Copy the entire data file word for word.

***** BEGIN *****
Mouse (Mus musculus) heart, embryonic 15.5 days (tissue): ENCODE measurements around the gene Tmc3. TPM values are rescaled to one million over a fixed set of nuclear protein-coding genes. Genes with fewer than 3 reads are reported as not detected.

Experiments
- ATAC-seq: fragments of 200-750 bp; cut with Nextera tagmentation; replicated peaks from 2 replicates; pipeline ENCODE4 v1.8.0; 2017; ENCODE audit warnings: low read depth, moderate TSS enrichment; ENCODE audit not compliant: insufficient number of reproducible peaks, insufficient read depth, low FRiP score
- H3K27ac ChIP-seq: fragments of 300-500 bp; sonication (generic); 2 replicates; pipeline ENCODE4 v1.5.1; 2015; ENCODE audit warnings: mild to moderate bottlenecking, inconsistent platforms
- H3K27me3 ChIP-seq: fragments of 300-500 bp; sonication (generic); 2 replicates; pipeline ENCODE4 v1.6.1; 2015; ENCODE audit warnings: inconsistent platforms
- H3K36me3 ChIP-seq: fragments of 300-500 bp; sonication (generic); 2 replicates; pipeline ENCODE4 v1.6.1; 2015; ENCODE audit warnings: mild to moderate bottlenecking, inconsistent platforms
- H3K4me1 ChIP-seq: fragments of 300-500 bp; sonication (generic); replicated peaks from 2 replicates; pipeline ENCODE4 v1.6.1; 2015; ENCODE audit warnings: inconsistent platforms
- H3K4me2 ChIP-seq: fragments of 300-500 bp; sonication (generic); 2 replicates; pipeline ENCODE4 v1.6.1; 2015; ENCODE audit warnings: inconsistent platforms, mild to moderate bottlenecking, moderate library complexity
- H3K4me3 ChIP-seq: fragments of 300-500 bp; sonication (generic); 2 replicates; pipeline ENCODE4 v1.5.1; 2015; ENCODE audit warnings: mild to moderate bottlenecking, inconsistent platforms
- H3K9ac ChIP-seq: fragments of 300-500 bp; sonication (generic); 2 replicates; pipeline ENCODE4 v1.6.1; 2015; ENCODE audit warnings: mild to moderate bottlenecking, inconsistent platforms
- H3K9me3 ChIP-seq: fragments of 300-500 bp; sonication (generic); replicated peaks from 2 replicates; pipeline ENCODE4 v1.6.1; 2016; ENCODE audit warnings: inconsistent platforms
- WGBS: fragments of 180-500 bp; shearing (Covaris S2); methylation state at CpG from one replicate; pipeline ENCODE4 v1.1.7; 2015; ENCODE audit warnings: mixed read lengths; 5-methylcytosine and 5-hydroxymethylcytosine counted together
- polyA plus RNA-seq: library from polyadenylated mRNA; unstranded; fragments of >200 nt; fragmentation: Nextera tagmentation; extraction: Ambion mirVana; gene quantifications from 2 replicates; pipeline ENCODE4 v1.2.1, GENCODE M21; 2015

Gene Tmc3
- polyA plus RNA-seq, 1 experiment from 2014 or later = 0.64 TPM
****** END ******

Mouse (Mus musculus) heart, embryonic 15.5 days (tissue): ENCODE measurements around the gene Tmc3. TPM values are rescaled to one million over a fixed set of nuclear protein-coding genes. Genes with fewer than 3 reads are reported as not detected.

Experiments
- ATAC-seq: fragments of 200-750 bp; cut with Nextera tagmentation; replicated peaks from 2 replicates; pipeline ENCODE4 v1.8.0; 2017; ENCODE audit warnings: low read depth, moderate TSS enrichment; ENCODE audit not compliant: insufficient number of reproducible peaks, insufficient read depth, low FRiP score
- H3K27ac ChIP-seq: fragments of 300-500 bp; sonication (generic); 2 replicates; pipeline ENCODE4 v1.5.1; 2015; ENCODE audit warnings: mild to moderate bottlenecking, inconsistent platforms
- H3K27me3 ChIP-seq: fragments of 300-500 bp; sonication (generic); 2 replicates; pipeline ENCODE4 v1.6.1; 2015; ENCODE audit warnings: inconsistent platforms
- H3K36me3 ChIP-seq: fragments of 300-500 bp; sonication (generic); 2 replicates; pipeline ENCODE4 v1.6.1; 2015; ENCODE audit warnings: mild to moderate bottlenecking, inconsistent platforms
- H3K4me1 ChIP-seq: fragments of 300-500 bp; sonication (generic); replicated peaks from 2 replicates; pipeline ENCODE4 v1.6.1; 2015; ENCODE audit warnings: inconsistent platforms
- H3K4me2 ChIP-seq: fragments of 300-500 bp; sonication (generic); 2 replicates; pipeline ENCODE4 v1.6.1; 2015; ENCODE audit warnings: inconsistent platforms, mild to moderate bottlenecking, moderate library complexity
- H3K4me3 ChIP-seq: fragments of 300-500 bp; sonication (generic); 2 replicates; pipeline ENCODE4 v1.5.1; 2015; ENCODE audit warnings: mild to moderate bottlenecking, inconsistent platforms
- H3K9ac ChIP-seq: fragments of 300-500 bp; sonication (generic); 2 replicates; pipeline ENCODE4 v1.6.1; 2015; ENCODE audit warnings: mild to moderate bottlenecking, inconsistent platforms
- H3K9me3 ChIP-seq: fragments of 300-500 bp; sonication (generic); replicated peaks from 2 replicates; pipeline ENCODE4 v1.6.1; 2016; ENCODE audit warnings: inconsistent platforms
- WGBS: fragments of 180-500 bp; shearing (Covaris S2); methylation state at CpG from one replicate; pipeline ENCODE4 v1.1.7; 2015; ENCODE audit warnings: mixed read lengths; 5-methylcytosine and 5-hydroxymethylcytosine counted together
- polyA plus RNA-seq: library from polyadenylated mRNA; unstranded; fragments of >200 nt; fragmentation: Nextera tagmentation; extraction: Ambion mirVana; gene quantifications from 2 replicates; pipeline ENCODE4 v1.2.1, GENCODE M21; 2015

Gene Tmc3
- polyA plus RNA-seq, 1 experiment from 2014 or later = 0.64 TPM